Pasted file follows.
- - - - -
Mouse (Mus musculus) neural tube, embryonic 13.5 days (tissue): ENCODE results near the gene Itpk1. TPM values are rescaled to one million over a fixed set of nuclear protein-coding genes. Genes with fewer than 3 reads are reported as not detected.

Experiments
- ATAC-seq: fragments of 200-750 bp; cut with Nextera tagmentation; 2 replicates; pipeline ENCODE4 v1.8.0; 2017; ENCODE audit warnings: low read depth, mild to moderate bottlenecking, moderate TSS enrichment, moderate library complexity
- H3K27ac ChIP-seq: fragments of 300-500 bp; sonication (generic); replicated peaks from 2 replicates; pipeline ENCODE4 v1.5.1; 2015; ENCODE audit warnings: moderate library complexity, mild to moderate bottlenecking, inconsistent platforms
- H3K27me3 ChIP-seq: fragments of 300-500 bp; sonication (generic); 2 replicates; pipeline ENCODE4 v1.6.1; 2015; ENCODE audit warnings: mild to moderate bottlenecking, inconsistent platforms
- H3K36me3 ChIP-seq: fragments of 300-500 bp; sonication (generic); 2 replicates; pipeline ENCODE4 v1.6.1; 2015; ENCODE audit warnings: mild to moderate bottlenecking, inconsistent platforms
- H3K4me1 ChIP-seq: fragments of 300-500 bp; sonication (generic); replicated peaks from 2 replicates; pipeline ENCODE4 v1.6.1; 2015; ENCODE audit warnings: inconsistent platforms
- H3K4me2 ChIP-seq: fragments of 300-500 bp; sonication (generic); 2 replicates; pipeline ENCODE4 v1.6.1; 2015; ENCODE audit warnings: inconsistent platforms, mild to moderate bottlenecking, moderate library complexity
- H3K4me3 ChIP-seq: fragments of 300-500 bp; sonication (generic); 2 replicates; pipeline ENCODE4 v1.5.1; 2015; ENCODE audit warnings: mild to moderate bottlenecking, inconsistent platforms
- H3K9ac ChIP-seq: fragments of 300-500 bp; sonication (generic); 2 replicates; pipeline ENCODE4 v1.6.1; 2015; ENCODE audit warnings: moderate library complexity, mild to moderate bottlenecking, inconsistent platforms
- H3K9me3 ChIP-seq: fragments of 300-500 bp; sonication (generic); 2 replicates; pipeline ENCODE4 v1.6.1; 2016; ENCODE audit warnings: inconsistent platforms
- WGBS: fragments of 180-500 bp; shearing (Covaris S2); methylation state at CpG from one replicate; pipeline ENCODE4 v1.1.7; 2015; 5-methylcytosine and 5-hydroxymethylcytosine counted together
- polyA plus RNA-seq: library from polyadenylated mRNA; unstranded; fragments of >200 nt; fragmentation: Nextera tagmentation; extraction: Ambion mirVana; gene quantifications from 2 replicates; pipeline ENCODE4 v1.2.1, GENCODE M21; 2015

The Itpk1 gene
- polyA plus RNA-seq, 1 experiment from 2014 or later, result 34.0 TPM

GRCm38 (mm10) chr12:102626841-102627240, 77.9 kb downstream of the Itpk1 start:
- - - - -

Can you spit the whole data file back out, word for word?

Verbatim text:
Mouse (Mus musculus) neural tube, embryonic 13.5 days (tissue): ENCODE results near the gene Itpk1. TPM values are rescaled to one million over a fixed set of nuclear protein-coding genes. Genes with fewer than 3 reads are reported as not detected.

Experiments
- ATAC-seq: fragments of 200-750 bp; cut with Nextera tagmentation; 2 replicates; pipeline ENCODE4 v1.8.0; 2017; ENCODE audit warnings: low read depth, mild to moderate bottlenecking, moderate TSS enrichment, moderate library complexity
- H3K27ac ChIP-seq: fragments of 300-500 bp; sonication (generic); replicated peaks from 2 replicates; pipeline ENCODE4 v1.5.1; 2015; ENCODE audit warnings: moderate library complexity, mild to moderate bottlenecking, inconsistent platforms
- H3K27me3 ChIP-seq: fragments of 300-500 bp; sonication (generic); 2 replicates; pipeline ENCODE4 v1.6.1; 2015; ENCODE audit warnings: mild to moderate bottlenecking, inconsistent platforms
- H3K36me3 ChIP-seq: fragments of 300-500 bp; sonication (generic); 2 replicates; pipeline ENCODE4 v1.6.1; 2015; ENCODE audit warnings: mild to moderate bottlenecking, inconsistent platforms
- H3K4me1 ChIP-seq: fragments of 300-500 bp; sonication (generic); replicated peaks from 2 replicates; pipeline ENCODE4 v1.6.1; 2015; ENCODE audit warnings: inconsistent platforms
- H3K4me2 ChIP-seq: fragments of 300-500 bp; sonication (generic); 2 replicates; pipeline ENCODE4 v1.6.1; 2015; ENCODE audit warnings: inconsistent platforms, mild to moderate bottlenecking, moderate library complexity
- H3K4me3 ChIP-seq: fragments of 300-500 bp; sonication (generic); 2 replicates; pipeline ENCODE4 v1.5.1; 2015; ENCODE audit warnings: mild to moderate bottlenecking, inconsistent platforms
- H3K9ac ChIP-seq: fragments of 300-500 bp; sonication (generic); 2 replicates; pipeline ENCODE4 v1.6.1; 2015; ENCODE audit warnings: moderate library complexity, mild to moderate bottlenecking, inconsistent platforms
- H3K9me3 ChIP-seq: fragments of 300-500 bp; sonication (generic); 2 replicates; pipeline ENCODE4 v1.6.1; 2016; ENCODE audit warnings: inconsistent platforms
- WGBS: fragments of 180-500 bp; shearing (Covaris S2); methylation state at CpG from one replicate; pipeline ENCODE4 v1.1.7; 2015; 5-methylcytosine and 5-hydroxymethylcytosine counted together
- polyA plus RNA-seq: library from polyadenylated mRNA; unstranded; fragments of >200 nt; fragmentation: Nextera tagmentation; extraction: Ambion mirVana; gene quantifications from 2 replicates; pipeline ENCODE4 v1.2.1, GENCODE M21; 2015

The Itpk1 gene
- polyA plus RNA-seq, 1 experiment from 2014 or later, result 34.0 TPM

GRCm38 (mm10) chr12:102626841-102627240, 77.9 kb downstream of the Itpk1 start: